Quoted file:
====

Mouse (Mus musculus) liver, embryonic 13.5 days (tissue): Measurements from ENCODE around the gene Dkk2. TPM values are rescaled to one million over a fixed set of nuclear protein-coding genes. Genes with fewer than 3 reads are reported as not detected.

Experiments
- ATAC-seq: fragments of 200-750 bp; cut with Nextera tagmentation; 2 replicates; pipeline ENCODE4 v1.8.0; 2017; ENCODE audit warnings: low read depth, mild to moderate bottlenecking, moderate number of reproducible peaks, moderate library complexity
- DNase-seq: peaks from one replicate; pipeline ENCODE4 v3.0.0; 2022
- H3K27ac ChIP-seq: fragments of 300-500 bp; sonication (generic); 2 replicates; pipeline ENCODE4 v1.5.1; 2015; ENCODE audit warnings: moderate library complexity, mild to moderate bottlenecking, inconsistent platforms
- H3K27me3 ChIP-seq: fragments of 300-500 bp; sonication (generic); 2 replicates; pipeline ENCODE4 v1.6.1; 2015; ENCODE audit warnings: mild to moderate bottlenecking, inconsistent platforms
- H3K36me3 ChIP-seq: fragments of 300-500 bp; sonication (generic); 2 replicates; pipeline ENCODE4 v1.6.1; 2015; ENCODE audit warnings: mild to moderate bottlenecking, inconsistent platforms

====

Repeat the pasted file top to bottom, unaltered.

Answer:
Mouse (Mus musculus) liver, embryonic 13.5 days (tissue): Measurements from ENCODE around the gene Dkk2. TPM values are rescaled to one million over a fixed set of nuclear protein-coding genes. Genes with fewer than 3 reads are reported as not detected.

Experiments
- ATAC-seq: fragments of 200-750 bp; cut with Nextera tagmentation; 2 replicates; pipeline ENCODE4 v1.8.0; 2017; ENCODE audit warnings: low read depth, mild to moderate bottlenecking, moderate number of reproducible peaks, moderate library complexity
- DNase-seq: peaks from one replicate; pipeline ENCODE4 v3.0.0; 2022
- H3K27ac ChIP-seq: fragments of 300-500 bp; sonication (generic); 2 replicates; pipeline ENCODE4 v1.5.1; 2015; ENCODE audit warnings: moderate library complexity, mild to moderate bottlenecking, inconsistent platforms
- H3K27me3 ChIP-seq: fragments of 300-500 bp; sonication (generic); 2 replicates; pipeline ENCODE4 v1.6.1; 2015; ENCODE audit warnings: mild to moderate bottlenecking, inconsistent platforms
- H3K36me3 ChIP-seq: fragments of 300-500 bp; sonication (generic); 2 replicates; pipeline ENCODE4 v1.6.1; 2015; ENCODE audit warnings: mild to moderate bottlenecking, inconsistent platforms